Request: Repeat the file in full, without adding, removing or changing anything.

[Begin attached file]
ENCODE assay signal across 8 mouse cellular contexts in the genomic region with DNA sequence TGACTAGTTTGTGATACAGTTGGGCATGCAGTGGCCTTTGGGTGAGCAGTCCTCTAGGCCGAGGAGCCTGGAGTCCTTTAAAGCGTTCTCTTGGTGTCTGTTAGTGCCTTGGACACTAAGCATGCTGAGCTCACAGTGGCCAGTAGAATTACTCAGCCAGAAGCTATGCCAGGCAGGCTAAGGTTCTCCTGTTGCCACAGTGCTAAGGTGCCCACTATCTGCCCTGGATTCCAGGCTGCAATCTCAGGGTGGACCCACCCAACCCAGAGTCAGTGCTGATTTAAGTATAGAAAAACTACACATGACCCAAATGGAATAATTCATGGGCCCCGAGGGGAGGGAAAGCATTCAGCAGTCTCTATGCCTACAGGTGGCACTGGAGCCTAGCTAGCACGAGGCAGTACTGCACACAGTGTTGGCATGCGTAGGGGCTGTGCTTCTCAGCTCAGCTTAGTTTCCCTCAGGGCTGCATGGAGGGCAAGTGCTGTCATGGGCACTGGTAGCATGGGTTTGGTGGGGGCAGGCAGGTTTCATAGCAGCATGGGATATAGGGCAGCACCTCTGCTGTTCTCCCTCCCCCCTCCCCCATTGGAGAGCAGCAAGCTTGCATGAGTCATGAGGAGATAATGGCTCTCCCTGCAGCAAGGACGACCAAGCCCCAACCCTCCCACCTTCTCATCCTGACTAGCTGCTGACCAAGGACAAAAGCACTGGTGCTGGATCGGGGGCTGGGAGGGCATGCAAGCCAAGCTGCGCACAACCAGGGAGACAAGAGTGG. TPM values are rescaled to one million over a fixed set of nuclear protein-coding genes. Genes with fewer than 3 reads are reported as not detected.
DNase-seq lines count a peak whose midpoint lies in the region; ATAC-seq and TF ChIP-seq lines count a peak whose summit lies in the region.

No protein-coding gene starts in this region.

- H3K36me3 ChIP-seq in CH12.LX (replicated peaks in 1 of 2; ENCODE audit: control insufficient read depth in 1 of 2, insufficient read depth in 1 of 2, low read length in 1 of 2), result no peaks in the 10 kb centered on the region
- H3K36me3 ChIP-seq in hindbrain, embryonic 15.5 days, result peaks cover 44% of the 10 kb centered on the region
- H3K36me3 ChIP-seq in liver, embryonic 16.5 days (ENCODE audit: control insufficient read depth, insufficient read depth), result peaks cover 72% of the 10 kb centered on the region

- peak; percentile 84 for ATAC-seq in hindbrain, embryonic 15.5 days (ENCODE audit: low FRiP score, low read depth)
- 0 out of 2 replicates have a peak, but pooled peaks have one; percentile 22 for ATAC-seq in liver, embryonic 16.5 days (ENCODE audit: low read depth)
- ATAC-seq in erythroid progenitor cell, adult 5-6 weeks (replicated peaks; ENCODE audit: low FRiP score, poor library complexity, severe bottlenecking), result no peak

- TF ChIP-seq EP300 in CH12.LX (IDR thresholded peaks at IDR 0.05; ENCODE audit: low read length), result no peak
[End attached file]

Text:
ENCODE assay signal across 8 mouse cellular contexts in the genomic region with DNA sequence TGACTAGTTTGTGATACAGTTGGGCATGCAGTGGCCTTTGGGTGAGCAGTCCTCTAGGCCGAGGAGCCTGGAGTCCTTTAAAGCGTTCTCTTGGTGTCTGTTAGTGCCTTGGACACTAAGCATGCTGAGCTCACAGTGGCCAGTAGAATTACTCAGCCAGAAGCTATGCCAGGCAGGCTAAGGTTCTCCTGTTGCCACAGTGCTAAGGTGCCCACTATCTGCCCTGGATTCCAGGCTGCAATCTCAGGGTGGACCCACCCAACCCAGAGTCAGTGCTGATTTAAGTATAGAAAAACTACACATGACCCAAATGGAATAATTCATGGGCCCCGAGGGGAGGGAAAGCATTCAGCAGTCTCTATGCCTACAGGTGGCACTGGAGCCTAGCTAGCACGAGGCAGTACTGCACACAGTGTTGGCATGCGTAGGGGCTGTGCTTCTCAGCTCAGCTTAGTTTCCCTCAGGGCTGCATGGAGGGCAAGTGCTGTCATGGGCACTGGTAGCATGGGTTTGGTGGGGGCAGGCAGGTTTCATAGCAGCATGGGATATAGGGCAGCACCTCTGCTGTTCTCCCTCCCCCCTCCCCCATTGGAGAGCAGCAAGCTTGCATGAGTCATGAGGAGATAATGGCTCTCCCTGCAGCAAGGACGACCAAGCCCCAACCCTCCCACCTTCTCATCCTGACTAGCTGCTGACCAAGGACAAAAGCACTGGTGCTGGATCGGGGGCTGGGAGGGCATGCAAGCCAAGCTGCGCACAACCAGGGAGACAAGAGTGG. TPM values are rescaled to one million over a fixed set of nuclear protein-coding genes. Genes with fewer than 3 reads are reported as not detected.
DNase-seq lines count a peak whose midpoint lies in the region; ATAC-seq and TF ChIP-seq lines count a peak whose summit lies in the region.

No protein-coding gene starts in this region.

- H3K36me3 ChIP-seq in CH12.LX (replicated peaks in 1 of 2; ENCODE audit: control insufficient read depth in 1 of 2, insufficient read depth in 1 of 2, low read length in 1 of 2), result no peaks in the 10 kb centered on the region
- H3K36me3 ChIP-seq in hindbrain, embryonic 15.5 days, result peaks cover 44% of the 10 kb centered on the region
- H3K36me3 ChIP-seq in liver, embryonic 16.5 days (ENCODE audit: control insufficient read depth, insufficient read depth), result peaks cover 72% of the 10 kb centered on the region

- peak; percentile 84 for ATAC-seq in hindbrain, embryonic 15.5 days (ENCODE audit: low FRiP score, low read depth)
- 0 out of 2 replicates have a peak, but pooled peaks have one; percentile 22 for ATAC-seq in liver, embryonic 16.5 days (ENCODE audit: low read depth)
- ATAC-seq in erythroid progenitor cell, adult 5-6 weeks (replicated peaks; ENCODE audit: low FRiP score, poor library complexity, severe bottlenecking), result no peak

- TF ChIP-seq EP300 in CH12.LX (IDR thresholded peaks at IDR 0.05; ENCODE audit: low read length), result no peak